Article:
Marine, James Murfin, is unaware of Icelandic customs. When he flirts with Katina her Icelandic family take his actions as a proposal of marriage to Katina. Desperately wanting out, James ... See full summary »
Don Martin is a star hockey player with the Wildcats until he is barred from Hockey for hitting a referee. Through the actions of Chris, Don is able to get a job with Buzz Fletcher's ... See full summary »
William A. Seiter
The son (Romero) of a department store owner enrolls the store's sports clerk (Henie) at a university to use her as an advertisement for their fashion department. She falls for a teacher (... See full summary »
When Phil Corey's band arrives at the Idaho ski resort its pianist Ted Scott is smitten with a Norwegian refugee he has sponsored, Karen Benson. When soloist Vivian Dawn quits, Karen stages an ice show as a substitute.
Nora and her uncle get railroaded into spending the night at a broken-down hotel in Canada. After Nora falls for the handsome owner, she convinces her uncle to invest in the inn and ... See full summary »
A movie company is doing the Arabian Nights when a hobo enters their camp, falls asleep and dreams he's back in Baghdad as advisor to the Sultan. In a spoof of Rosevelt's New Deal, he ... See full summary »
Lester Matthews as "Philip" and Roger Imhof as "Judge" are in studio records/casting call lists, but they did not appear or were not identifiable in the movie. See more »
So, you're an American!
Are you a millionaire?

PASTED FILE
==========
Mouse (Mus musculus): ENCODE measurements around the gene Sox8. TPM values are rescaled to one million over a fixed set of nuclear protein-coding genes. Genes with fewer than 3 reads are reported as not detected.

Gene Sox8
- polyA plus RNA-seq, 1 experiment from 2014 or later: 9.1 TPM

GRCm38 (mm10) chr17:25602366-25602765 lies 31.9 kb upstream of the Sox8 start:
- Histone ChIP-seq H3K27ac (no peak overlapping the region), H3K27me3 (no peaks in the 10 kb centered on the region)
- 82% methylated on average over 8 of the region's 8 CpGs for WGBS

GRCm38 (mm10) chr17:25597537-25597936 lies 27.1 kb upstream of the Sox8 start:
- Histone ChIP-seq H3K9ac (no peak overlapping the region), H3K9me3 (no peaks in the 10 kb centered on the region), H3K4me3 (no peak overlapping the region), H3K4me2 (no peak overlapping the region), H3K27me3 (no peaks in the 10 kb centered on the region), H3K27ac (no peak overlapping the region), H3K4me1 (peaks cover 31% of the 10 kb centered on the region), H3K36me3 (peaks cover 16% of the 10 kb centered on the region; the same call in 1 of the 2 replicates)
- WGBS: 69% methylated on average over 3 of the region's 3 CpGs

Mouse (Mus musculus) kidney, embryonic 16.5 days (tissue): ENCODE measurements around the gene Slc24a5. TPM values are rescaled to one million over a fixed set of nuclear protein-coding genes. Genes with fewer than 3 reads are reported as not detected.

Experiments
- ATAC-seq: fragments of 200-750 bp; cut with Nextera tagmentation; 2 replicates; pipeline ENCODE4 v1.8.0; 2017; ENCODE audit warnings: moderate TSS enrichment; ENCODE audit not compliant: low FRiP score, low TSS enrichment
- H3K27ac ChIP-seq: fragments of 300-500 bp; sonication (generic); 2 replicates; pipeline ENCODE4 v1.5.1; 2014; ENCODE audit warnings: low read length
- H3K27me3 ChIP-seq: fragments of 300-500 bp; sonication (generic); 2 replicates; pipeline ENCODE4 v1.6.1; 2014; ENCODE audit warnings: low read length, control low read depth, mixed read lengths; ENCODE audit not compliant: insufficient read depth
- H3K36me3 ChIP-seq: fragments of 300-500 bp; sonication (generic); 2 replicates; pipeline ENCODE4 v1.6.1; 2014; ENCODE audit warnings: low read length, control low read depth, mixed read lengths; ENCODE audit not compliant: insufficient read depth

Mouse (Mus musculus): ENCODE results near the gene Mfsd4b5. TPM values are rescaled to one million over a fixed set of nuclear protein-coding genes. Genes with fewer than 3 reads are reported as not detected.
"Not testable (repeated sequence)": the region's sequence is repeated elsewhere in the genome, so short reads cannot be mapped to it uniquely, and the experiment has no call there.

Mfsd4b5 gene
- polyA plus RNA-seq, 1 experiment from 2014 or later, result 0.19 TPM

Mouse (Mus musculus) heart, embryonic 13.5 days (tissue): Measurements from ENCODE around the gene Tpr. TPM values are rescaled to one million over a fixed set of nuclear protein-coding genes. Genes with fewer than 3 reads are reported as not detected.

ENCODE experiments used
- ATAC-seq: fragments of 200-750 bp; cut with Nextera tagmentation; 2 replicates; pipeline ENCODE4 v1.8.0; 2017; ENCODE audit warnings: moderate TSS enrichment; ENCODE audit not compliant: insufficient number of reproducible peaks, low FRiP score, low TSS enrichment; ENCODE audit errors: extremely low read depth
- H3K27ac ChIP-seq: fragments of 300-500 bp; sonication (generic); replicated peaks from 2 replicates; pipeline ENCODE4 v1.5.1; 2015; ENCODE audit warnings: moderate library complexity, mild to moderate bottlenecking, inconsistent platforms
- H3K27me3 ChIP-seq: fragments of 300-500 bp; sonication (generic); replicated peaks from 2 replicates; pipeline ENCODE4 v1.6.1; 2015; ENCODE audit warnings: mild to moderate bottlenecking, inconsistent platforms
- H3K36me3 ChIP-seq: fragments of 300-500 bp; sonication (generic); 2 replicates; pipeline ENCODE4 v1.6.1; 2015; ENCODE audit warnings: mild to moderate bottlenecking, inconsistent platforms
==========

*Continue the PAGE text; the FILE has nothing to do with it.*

Well, a few of us aren't.
Is it true that in America they have buildings as high as this mountain?
Why do they build them so high?
I beg pardon?
Why...do they build 'em...so high?
Oh! Well, that's so the people that build them and can't seem to rent them have a nice place to jump off.
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Typical Sonja Henie fluff with Robert Cummings & Ray Milland
Like all of Sonja Henie's vehicles, this fun-filled 1939 Fox whimsy works like a cheery blend of comedy, romance, and ice skating dances. The main difference is that the plot is less focused on the skating scenes than the suspense and romance concerning Henie and her two leading men, Robert Cummings & Ray Milland.
I was surprised to see "Everything Happens at Night" has only one skating scene for Henie, quite an aberration considering that most of her movies are fraught with dances and skating. Cummings and Milland play two competing reporters that are sent to a small Swiss town to investigate a Nobel Prize winning commentator who is believed to be dead. Both find themselves falling for his daughter played by Henie. Cummings is a bit eccentric and rowdy while Milland comes off as a serious and straight-forward sort of fellow. They exchange roles courting her. Their scenes are irresistibly funny, charming, and merry. Then all of a sudden the movie becomes a spy thriller when a band of Gestapo villains arrive in the Swiss village to wreak havoc.
"Everything Happens at Night" is my fourth Henie after "Sun Valley Serenade"(1941), "One in a Million"(1936) and "My Lucky Star"(1938) and all rank as her very best.
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